Promising practices to support multi-sport programmingOctober 18, 2018
When kids specialize early in one sport or activity, it doesn’t guarantee they will be successful athletes in the long term (Malina 2010). To the contrary, research has revealed that they tend to get injured more frequently, burnout, and quit (Jayanthi et al. 2013, Jayanthi et al. 2015, Fraser-Thomas et al. 2005). This is why many coaches and health professionals are now saying that we should promote multi-sport programming for kids, and the recent Play More Sports campaign focuses on this message.
The challenge is to make multi-sport programming happen. Given that community sport associations, recreation departments, schools, and health agencies tend to operate in separate silos, it can be difficult to bring together the different players needed to create and coordinate the kind of boundary-breaking programming that multi-sport represents. Generating consumer demand can also be difficult. Before organizations can justify the cost and effort of creating the programs, they need to convince parents of the value of multi-sport in the first place. Again, for many people, multi-sport represents a paradigm shift, and some parents may not understand its importance.
New multi-sport programs in Canada
Despite these challenges, community-scale multi-sport programming is starting to happen in Canada. Recently, a few communities have launched innovative collaborations between local sport associations, recreation departments, and government to deliver large-scale multi-sport experiences for kids with one simple registration. The results have been both encouraging and instructive.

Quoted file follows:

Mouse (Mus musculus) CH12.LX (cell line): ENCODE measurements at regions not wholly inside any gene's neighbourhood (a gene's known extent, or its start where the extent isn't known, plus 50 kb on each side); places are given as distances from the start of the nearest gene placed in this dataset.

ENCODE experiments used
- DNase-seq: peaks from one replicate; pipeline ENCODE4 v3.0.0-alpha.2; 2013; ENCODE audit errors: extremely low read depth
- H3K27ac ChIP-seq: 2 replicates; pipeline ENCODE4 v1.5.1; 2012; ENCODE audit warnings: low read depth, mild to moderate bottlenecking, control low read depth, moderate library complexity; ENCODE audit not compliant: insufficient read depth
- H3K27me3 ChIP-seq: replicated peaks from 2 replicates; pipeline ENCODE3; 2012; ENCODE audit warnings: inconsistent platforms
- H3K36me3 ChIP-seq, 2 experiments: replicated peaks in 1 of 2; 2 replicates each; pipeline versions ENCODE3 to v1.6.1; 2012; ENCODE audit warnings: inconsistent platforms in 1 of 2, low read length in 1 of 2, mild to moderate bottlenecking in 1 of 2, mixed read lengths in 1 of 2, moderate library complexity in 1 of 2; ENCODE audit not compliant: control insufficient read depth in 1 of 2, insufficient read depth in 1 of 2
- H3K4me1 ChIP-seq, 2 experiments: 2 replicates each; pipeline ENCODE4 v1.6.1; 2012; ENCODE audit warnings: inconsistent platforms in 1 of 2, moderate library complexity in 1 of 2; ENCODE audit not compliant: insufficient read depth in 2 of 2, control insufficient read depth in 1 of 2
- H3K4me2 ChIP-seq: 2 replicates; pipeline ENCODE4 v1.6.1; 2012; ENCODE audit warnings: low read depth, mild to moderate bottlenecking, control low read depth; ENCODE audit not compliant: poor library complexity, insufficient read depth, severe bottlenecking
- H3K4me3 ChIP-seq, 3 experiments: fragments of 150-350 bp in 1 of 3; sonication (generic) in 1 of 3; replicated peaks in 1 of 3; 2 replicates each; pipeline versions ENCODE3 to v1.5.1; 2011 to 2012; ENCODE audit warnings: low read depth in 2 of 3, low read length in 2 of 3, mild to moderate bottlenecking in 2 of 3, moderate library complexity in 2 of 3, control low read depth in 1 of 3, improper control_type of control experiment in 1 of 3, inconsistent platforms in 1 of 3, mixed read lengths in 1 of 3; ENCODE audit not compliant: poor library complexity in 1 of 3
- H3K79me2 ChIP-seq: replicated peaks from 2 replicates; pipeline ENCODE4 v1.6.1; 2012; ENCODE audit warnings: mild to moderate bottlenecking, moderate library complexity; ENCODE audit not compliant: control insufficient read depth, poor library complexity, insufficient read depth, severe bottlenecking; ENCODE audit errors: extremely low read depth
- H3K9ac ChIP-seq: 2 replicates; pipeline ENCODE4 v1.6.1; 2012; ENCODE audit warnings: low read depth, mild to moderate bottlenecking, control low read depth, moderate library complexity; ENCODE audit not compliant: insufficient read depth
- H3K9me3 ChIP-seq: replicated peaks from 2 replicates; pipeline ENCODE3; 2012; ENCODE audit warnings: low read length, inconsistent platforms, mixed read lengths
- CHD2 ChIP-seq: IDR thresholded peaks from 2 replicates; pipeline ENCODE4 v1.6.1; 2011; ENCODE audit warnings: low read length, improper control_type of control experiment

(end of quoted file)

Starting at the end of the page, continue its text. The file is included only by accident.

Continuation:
In Nova Scotia, Antigonish Multisport is now entering its fourth year. It brings together 10 community sport organizations and two municipal recreation departments to provide introductory experiences in basketball, badminton, hockey, swimming, taekwondo, baseball, softball, gymnastics, athletics, and soccer to children ages 5-6 years for $325 per child. Cochrane, Alberta has followed up with a similar initiative that delivers soccer, badminton, swimming, wrestling, dance, gymnastics, learn to skate, hockey, ringette, and rugby to kids ages 6-7 years over 10 months for $500 each.
Lessons learned in program development
In the process of building and delivering these programs, organizers have learned a few important lessons. The following represent some of those lessons, together with additional recommendations for promising practices in multi-sport programming.
1. Create a strong working committee to develop your programming.
Both Antigonish and Cochrane found success by creating a strong cross-sectoral working committee from the outset. Start by bringing together leaders from different sport, recreation, education, and health groups in your community who are sympathetic to multi-sport. Begin the dialogue and start building a strategy for collaboration on multi-sport programming. Take stock of each group’s resources, logistical requirements, and what they can bring to the table.
2. Educate the community and create demand.
As noted above, many people still don’t understand the importance and value of multi-sport. Create a communications campaign to build understanding and appreciation for multi-sport programming among all of your community stakeholders, so you can both establish buy-in from programmers and generate demand among customers.
3. Don’t reinvent the wheel. Use existing resources.
As you put together the program components and curricula for different sports, use existing quality resources. Most national sport organizations (NSOs) in Canada have developed excellent materials to guide you in appropriate training practices and competition formats for kids of different ages. Use them and save yourself a world of headaches.